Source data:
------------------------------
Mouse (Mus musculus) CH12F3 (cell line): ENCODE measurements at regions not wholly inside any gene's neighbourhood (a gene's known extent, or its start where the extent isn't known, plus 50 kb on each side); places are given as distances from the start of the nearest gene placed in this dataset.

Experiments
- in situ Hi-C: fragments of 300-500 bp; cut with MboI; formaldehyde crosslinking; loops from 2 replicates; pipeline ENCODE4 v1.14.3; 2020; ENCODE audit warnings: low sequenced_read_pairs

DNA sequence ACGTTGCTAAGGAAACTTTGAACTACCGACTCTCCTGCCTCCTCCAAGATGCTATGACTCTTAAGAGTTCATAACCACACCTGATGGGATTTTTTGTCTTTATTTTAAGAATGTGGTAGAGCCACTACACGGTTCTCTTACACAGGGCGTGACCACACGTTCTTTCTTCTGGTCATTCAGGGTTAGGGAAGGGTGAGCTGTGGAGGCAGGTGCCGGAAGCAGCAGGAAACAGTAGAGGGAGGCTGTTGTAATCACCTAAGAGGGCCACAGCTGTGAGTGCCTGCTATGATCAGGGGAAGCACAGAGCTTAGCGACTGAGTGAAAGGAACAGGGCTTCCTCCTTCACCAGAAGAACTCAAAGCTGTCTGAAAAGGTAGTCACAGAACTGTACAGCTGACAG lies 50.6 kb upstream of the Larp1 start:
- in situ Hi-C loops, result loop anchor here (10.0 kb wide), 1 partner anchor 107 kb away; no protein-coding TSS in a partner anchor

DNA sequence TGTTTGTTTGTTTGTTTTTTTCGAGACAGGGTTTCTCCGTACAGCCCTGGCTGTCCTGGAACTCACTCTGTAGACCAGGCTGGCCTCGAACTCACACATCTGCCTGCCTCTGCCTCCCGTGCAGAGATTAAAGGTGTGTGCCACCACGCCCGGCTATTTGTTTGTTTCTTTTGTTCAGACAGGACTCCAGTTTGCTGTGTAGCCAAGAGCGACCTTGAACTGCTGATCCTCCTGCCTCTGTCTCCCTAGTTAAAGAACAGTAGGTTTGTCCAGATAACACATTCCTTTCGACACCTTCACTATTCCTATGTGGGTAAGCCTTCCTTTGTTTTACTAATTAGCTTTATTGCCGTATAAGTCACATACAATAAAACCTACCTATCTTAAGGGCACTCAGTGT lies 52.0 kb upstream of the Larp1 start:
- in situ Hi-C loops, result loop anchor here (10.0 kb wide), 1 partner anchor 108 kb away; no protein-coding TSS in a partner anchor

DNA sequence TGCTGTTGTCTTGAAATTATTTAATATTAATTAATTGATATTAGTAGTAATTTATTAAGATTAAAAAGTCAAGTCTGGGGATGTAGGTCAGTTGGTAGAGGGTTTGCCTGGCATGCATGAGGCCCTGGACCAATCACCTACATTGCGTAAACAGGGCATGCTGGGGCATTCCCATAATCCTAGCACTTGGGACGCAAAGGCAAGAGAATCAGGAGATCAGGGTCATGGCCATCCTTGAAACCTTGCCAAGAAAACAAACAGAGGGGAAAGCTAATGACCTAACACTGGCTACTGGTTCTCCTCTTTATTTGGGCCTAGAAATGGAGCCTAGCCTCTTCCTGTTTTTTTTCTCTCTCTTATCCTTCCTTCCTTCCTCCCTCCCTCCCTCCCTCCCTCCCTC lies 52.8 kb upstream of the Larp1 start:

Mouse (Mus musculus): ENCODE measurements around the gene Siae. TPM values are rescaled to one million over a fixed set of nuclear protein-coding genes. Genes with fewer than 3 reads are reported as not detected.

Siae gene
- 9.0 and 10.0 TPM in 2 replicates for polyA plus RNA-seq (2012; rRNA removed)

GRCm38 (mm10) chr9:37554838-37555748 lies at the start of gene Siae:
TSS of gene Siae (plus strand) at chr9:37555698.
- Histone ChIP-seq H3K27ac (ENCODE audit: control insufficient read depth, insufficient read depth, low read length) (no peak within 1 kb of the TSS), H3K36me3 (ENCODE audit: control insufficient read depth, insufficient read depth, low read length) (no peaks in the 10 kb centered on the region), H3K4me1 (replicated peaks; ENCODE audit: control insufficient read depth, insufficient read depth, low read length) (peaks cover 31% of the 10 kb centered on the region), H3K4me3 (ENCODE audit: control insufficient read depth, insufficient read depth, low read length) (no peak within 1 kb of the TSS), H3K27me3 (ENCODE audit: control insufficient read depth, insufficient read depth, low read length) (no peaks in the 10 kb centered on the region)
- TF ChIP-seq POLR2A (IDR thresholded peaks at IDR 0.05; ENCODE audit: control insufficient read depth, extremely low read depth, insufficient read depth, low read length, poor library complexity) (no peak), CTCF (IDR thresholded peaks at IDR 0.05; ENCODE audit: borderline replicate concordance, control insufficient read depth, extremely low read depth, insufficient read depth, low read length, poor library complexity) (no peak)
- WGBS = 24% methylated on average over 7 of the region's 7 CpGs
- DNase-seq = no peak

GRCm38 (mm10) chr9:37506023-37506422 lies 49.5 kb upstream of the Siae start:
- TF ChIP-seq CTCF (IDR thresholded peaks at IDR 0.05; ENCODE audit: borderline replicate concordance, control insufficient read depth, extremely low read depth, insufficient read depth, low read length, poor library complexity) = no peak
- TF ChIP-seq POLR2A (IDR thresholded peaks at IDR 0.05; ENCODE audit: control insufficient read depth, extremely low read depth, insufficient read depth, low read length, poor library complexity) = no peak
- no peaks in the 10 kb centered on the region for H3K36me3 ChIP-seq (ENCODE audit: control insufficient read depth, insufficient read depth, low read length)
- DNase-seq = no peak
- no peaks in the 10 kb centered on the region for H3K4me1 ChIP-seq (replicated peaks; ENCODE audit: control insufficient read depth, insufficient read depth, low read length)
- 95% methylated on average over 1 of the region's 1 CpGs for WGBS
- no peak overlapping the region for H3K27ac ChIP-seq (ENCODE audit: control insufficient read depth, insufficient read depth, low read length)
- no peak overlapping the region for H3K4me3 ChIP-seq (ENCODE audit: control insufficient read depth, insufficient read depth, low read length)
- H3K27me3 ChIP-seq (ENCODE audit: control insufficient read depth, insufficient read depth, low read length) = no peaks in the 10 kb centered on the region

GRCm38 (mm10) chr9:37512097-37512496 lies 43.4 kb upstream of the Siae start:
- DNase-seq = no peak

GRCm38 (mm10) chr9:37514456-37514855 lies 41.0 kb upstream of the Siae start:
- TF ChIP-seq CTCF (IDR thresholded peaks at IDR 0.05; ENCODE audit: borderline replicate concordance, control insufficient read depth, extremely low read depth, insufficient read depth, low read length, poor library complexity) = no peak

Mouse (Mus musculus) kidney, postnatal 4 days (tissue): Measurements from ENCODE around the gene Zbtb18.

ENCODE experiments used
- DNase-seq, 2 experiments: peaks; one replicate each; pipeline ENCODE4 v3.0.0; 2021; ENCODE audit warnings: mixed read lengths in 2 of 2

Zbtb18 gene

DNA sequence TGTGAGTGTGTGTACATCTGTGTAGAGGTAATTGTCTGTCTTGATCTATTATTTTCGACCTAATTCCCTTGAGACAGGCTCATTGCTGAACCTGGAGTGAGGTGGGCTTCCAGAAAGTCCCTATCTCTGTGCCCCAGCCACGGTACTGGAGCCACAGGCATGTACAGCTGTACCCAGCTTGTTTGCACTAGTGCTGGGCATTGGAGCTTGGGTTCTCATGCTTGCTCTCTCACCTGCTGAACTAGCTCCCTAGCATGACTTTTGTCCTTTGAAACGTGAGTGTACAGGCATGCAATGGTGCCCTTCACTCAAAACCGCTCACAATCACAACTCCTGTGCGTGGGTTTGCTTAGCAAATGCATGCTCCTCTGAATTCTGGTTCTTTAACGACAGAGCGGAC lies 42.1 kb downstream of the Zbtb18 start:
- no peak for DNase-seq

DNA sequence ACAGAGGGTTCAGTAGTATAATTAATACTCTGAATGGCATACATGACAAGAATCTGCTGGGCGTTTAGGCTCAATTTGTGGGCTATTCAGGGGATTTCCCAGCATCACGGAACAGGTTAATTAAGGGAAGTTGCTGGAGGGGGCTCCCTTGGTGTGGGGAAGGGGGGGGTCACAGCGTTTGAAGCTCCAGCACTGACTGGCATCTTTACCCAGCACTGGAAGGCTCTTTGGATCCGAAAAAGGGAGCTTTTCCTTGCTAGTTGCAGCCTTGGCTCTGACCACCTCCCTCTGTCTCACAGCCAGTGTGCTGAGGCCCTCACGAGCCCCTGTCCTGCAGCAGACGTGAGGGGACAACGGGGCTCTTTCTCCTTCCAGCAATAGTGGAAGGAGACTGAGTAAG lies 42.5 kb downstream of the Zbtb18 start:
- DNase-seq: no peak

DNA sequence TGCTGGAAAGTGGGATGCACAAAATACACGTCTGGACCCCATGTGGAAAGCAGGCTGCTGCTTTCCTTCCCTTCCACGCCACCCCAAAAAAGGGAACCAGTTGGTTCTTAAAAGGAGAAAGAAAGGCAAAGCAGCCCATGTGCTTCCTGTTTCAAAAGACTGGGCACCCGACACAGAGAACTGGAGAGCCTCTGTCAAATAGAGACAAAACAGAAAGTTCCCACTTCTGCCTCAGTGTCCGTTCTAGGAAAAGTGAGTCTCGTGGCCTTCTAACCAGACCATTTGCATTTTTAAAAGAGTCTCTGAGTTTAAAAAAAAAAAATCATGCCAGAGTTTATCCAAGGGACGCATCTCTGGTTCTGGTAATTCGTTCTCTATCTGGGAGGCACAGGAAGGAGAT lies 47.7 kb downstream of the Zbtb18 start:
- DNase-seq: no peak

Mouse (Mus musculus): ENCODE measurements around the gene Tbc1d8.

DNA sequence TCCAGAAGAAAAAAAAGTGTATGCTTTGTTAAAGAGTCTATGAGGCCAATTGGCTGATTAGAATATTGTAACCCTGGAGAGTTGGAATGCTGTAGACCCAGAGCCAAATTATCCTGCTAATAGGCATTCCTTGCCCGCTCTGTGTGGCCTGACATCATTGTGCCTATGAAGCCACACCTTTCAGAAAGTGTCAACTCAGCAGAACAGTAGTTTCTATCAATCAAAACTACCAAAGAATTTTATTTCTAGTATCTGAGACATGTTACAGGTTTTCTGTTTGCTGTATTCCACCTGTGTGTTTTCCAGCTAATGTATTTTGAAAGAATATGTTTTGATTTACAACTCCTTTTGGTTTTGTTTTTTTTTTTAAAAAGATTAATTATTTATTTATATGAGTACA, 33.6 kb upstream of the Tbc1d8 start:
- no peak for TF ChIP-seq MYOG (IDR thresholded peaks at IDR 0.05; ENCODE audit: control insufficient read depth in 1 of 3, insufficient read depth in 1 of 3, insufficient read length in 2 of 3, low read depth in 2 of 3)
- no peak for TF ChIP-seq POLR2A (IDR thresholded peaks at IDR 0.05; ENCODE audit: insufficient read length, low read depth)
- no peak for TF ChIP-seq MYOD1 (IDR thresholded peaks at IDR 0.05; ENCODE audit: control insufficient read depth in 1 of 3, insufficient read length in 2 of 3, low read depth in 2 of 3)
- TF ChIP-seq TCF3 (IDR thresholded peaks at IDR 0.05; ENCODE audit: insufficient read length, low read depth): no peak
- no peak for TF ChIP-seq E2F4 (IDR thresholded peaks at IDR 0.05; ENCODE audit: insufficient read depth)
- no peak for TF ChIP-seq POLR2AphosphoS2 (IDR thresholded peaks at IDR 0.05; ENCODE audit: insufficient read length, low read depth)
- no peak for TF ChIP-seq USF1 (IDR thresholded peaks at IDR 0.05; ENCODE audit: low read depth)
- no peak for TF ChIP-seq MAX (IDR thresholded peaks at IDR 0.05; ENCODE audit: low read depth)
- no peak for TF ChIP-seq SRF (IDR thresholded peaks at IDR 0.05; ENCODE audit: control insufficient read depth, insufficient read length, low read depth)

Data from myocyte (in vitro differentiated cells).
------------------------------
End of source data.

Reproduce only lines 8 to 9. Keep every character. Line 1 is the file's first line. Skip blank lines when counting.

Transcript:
DNA sequence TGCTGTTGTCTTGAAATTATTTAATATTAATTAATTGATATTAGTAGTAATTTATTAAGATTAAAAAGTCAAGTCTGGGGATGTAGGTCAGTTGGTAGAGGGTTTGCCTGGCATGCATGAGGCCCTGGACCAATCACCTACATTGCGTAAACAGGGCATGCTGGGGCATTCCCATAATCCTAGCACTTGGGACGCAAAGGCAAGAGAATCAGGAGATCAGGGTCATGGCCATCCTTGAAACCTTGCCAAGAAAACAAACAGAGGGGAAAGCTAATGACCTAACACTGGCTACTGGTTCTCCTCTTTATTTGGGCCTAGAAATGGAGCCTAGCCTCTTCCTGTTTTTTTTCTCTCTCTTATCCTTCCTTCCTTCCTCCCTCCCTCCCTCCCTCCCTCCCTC lies 52.8 kb upstream of the Larp1 start:

Mouse (Mus musculus): ENCODE measurements around the gene Siae. TPM values are rescaled to one million over a fixed set of nuclear protein-coding genes. Genes with fewer than 3 reads are reported as not detected.